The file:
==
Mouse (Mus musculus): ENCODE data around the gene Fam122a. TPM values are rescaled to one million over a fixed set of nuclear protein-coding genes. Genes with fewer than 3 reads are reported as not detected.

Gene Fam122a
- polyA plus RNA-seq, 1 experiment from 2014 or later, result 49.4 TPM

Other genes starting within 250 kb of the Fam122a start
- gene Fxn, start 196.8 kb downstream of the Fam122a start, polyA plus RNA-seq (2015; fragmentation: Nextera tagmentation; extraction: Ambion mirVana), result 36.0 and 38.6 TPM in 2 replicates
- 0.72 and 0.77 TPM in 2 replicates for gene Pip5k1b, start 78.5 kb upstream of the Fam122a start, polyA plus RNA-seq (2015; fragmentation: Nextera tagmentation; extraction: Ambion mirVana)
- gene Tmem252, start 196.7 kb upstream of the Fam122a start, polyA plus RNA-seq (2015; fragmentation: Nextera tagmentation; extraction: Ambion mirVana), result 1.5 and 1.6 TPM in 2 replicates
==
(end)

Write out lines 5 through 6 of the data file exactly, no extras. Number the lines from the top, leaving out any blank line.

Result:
- gene Fxn, start 196.8 kb downstream of the Fam122a start, polyA plus RNA-seq (2015; fragmentation: Nextera tagmentation; extraction: Ambion mirVana), result 36.0 and 38.6 TPM in 2 replicates
- 0.72 and 0.77 TPM in 2 replicates for gene Pip5k1b, start 78.5 kb upstream of the Fam122a start, polyA plus RNA-seq (2015; fragmentation: Nextera tagmentation; extraction: Ambion mirVana)